Working Brief, Autumn 2011, p. 32-33
Almost one in ten young people aged 16 to 18 in England are not in employment, education or training and are in danger of drifting into long term worklessness. Based on the experience of Barnardo's, the author argues that society should not give up on such youngsters. Contrary of media stereotypes, young people are motivated to work and learn skills that could lead to a job. They benefit from work-based learning, and there is a need for supportive employers to offer them opportunities.
N. Lee and J. Wright
The Work Foundation, 2011
Launched as part of a research partnership with the Private Equity Foundation, the report examines NEET rates for 16 - 24 year olds across Great Britain. It identifies a group of blackspots for the problem and argues that without effective, targeted action from government and business, a generation of young people in these cities will face a bleak future in the labour market.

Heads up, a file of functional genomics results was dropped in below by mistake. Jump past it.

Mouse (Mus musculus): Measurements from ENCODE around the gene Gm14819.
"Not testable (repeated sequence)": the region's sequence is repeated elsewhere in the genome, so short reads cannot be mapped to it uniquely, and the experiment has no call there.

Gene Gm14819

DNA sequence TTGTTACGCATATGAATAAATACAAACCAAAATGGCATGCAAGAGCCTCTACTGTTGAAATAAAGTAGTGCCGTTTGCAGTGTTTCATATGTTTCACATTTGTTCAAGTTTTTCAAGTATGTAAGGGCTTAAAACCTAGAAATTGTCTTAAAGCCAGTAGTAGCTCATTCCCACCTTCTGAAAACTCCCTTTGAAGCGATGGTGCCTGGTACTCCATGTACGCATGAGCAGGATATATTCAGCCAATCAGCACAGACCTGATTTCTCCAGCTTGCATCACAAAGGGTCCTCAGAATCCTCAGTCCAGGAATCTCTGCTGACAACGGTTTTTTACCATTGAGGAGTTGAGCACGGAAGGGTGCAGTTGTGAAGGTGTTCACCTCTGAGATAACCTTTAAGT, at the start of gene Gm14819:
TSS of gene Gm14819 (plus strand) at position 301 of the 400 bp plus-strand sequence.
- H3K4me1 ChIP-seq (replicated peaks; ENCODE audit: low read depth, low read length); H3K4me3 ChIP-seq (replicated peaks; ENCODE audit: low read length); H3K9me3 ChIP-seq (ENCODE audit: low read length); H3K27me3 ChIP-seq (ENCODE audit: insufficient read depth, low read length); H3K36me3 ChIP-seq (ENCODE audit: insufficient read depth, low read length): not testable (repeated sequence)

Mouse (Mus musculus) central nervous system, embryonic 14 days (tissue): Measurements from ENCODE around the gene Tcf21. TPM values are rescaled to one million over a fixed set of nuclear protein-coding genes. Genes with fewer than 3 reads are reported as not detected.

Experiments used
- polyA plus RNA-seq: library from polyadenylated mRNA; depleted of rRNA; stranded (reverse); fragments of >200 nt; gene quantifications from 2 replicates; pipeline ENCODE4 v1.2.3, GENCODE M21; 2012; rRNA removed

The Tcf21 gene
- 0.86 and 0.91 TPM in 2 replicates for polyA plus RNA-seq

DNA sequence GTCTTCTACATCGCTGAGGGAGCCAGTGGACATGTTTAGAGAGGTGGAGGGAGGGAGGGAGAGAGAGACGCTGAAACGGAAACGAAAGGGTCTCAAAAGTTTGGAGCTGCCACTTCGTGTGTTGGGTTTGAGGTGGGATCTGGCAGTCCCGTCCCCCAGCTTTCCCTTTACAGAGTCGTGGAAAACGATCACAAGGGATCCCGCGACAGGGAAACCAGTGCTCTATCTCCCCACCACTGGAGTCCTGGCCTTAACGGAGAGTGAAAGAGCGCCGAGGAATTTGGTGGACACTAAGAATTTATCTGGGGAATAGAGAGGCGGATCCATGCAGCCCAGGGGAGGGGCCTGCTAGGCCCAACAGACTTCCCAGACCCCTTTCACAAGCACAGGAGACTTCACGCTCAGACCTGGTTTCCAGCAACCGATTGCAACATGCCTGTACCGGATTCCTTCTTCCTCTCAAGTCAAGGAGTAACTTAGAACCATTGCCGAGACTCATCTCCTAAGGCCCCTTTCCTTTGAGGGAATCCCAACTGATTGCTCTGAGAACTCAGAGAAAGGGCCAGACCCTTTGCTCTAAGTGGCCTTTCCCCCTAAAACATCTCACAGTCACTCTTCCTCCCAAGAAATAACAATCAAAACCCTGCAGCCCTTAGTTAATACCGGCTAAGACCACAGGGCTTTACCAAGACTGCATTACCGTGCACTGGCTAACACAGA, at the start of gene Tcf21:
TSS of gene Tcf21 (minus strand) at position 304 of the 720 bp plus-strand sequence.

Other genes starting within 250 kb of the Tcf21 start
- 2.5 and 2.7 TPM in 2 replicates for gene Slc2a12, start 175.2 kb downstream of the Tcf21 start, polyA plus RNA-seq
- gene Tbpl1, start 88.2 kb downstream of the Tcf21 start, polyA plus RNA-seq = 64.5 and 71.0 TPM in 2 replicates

The Guardian, Nov. 14th 2011, p. 8
The government's £1.4bn skills training scheme, intended to ameliorate youth unemployment, saw a near 900% increase in the number of apprenticeships begun by those aged 60 and over. The news came ahead of figures which were expected to show the numbers of young people out of work hitting one million. Analysis of data published at the end of October 2011 showed that over the previous year there had been an increase of 18% for apprenticeships begun by 18-year-olds and a 22% rise in those begun by people aged 19-24.